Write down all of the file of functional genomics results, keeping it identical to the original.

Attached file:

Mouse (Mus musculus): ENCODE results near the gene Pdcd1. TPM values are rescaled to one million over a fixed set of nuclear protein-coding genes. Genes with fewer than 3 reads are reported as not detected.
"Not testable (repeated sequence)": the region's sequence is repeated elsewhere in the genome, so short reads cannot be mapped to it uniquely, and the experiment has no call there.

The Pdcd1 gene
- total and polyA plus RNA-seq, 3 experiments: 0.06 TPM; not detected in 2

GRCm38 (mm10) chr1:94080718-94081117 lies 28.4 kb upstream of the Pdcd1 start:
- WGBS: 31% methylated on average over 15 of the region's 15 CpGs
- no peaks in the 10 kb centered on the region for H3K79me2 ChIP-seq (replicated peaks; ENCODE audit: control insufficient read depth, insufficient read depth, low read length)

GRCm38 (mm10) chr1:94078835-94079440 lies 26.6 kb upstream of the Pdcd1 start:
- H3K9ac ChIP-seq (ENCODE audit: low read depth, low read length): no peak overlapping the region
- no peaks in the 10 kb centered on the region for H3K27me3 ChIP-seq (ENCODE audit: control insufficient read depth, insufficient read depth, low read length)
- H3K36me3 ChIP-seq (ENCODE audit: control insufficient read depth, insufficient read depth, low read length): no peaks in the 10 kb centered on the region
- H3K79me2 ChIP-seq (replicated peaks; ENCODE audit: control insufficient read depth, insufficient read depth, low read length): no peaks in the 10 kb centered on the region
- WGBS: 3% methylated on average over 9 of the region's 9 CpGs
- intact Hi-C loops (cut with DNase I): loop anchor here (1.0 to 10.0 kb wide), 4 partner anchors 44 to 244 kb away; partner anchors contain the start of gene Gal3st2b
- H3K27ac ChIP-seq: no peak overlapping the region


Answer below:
Mouse (Mus musculus): ENCODE results near the gene Pdcd1. TPM values are rescaled to one million over a fixed set of nuclear protein-coding genes. Genes with fewer than 3 reads are reported as not detected.
"Not testable (repeated sequence)": the region's sequence is repeated elsewhere in the genome, so short reads cannot be mapped to it uniquely, and the experiment has no call there.

The Pdcd1 gene
- total and polyA plus RNA-seq, 3 experiments: 0.06 TPM; not detected in 2

GRCm38 (mm10) chr1:94080718-94081117 lies 28.4 kb upstream of the Pdcd1 start:
- WGBS: 31% methylated on average over 15 of the region's 15 CpGs
- no peaks in the 10 kb centered on the region for H3K79me2 ChIP-seq (replicated peaks; ENCODE audit: control insufficient read depth, insufficient read depth, low read length)

GRCm38 (mm10) chr1:94078835-94079440 lies 26.6 kb upstream of the Pdcd1 start:
- H3K9ac ChIP-seq (ENCODE audit: low read depth, low read length): no peak overlapping the region
- no peaks in the 10 kb centered on the region for H3K27me3 ChIP-seq (ENCODE audit: control insufficient read depth, insufficient read depth, low read length)
- H3K36me3 ChIP-seq (ENCODE audit: control insufficient read depth, insufficient read depth, low read length): no peaks in the 10 kb centered on the region
- H3K79me2 ChIP-seq (replicated peaks; ENCODE audit: control insufficient read depth, insufficient read depth, low read length): no peaks in the 10 kb centered on the region
- WGBS: 3% methylated on average over 9 of the region's 9 CpGs
- intact Hi-C loops (cut with DNase I): loop anchor here (1.0 to 10.0 kb wide), 4 partner anchors 44 to 244 kb away; partner anchors contain the start of gene Gal3st2b
- H3K27ac ChIP-seq: no peak overlapping the region